As you get older, your risk of developing cancer increases. That might seem obvious, but Ana Gomes, Ph.D., wants to know why. She’s studying a chemical, found more prominently in older people than young, and how it may be thwarting breast and lung metastases in mice.
And she’s had to figure it all out, from the gene on up.
Gomes, a postdoc at Weill Cornell Medicine, is scouring the blood plasma of healthy people young and old, looking for chemicals abundant in the elderly and spare in the young. So far, she’s found a promising one that looks like a cellular waste product. She’s dumped it in a dish with cancer cells, and watched those cells grow much more quickly than normal.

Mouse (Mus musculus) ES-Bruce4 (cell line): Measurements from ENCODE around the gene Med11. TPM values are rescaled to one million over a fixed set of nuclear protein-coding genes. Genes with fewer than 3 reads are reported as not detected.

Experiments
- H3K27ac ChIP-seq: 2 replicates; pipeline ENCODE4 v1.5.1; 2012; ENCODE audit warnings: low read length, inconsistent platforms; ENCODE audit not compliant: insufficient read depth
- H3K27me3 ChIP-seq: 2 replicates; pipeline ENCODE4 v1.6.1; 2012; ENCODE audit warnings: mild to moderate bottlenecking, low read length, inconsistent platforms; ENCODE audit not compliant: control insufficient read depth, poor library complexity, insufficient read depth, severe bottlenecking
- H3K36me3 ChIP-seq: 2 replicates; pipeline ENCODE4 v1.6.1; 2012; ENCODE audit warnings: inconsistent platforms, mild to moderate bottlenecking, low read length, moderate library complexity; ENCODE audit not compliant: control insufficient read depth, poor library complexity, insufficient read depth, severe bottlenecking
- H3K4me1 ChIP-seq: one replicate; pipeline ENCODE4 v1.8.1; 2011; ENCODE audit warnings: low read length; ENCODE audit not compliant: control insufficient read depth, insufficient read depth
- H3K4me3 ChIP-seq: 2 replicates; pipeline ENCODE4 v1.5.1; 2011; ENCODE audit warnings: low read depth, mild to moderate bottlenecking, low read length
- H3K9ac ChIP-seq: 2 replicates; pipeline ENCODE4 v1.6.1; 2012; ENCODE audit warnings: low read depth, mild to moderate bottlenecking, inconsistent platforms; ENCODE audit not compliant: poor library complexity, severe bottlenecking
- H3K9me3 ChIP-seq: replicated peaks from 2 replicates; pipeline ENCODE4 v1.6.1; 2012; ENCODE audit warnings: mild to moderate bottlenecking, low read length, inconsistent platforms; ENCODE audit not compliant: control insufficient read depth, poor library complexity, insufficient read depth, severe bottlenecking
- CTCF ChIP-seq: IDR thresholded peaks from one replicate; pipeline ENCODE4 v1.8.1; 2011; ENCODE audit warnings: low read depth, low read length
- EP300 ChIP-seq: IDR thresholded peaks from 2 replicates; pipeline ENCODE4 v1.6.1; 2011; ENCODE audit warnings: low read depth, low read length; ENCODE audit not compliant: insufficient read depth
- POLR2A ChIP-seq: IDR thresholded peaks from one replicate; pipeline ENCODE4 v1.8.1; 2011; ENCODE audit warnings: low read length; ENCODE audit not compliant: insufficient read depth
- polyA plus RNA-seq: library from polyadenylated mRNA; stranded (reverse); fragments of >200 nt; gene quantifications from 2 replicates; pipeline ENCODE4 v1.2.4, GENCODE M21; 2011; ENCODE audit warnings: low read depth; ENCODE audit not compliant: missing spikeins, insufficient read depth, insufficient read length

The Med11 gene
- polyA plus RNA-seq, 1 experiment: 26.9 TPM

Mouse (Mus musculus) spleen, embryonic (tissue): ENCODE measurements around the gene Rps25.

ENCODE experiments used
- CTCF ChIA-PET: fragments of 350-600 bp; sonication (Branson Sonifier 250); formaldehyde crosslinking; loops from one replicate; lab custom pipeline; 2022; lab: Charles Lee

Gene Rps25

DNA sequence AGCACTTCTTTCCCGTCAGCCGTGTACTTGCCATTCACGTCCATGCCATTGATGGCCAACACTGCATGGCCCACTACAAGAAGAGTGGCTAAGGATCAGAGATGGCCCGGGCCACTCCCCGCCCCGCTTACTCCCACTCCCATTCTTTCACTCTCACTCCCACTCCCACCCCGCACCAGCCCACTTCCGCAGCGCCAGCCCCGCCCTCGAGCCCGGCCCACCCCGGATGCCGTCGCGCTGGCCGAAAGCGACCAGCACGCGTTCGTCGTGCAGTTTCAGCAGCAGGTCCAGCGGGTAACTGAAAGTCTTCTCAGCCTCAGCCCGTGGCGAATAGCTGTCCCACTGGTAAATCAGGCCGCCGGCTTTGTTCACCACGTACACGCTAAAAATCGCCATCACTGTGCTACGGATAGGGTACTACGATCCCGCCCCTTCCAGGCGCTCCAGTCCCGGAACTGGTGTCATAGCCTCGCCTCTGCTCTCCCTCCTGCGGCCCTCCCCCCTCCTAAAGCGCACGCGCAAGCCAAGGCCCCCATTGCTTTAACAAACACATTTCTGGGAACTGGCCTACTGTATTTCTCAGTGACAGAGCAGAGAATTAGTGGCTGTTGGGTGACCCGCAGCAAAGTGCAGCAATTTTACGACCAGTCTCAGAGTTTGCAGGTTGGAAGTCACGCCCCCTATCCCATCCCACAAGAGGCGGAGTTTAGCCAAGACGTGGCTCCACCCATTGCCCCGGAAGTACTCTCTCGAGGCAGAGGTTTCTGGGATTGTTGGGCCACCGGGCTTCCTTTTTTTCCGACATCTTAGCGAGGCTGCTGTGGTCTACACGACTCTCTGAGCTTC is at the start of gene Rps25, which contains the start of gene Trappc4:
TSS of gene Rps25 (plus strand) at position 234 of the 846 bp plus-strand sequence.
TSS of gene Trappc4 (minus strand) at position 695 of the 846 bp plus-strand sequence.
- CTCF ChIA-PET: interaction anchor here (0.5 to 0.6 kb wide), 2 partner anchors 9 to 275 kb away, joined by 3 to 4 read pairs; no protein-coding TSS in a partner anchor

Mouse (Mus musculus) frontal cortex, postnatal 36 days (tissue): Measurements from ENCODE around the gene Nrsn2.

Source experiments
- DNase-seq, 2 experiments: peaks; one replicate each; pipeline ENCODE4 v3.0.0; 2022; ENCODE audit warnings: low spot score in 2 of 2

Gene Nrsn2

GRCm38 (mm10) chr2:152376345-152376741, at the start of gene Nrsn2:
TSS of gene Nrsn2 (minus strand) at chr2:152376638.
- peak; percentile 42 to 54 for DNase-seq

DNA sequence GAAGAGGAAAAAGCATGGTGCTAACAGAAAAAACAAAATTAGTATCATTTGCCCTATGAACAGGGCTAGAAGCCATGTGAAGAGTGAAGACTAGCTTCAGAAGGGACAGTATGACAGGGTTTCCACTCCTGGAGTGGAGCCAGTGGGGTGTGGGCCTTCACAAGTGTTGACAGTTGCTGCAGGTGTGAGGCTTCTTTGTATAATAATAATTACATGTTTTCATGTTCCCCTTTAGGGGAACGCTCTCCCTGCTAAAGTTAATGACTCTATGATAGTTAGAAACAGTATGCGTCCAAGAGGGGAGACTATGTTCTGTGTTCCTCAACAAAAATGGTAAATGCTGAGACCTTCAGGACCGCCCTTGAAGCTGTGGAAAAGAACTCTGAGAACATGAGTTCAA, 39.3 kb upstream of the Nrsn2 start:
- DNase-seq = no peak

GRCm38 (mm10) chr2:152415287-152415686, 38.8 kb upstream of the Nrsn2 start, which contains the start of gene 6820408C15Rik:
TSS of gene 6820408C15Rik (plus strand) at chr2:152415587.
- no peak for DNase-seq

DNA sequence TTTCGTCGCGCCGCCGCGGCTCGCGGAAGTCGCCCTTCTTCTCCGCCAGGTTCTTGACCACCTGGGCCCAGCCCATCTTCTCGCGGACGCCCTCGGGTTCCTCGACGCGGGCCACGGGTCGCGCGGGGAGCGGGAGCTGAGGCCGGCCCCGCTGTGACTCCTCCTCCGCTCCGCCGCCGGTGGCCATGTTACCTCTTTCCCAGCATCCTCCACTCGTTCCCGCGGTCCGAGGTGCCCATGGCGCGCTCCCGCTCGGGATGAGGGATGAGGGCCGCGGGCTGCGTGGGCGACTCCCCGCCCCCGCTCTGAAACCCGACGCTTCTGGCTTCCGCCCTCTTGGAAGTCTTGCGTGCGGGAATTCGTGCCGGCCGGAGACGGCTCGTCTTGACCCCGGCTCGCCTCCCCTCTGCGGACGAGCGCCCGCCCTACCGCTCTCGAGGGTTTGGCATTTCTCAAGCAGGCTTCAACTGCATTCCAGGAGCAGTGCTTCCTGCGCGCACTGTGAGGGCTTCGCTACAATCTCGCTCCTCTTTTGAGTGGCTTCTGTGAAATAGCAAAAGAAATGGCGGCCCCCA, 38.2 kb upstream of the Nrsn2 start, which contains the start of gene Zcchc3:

She thinks there might be something more prominent in the blood of elderly people that accelerates tumor growth and that a possible target for treatment would be that chemical: reduce its levels, and possibly slow cancer growth.
But there has been just one problem: Since the chemical is a metabolite, she’s needed to figure out where it comes from, trace it back to the enzyme that makes it, and then to the gene that makes that enzyme.
“I think that’s probably the most challenging thing, not knowing anything and having to build everything from the ground,” Gomes said. “But it’s also what makes it fun, right?”
— Ike Swetlitz at STATNews.com
Read about the other 2017 STAT Wunderkinds.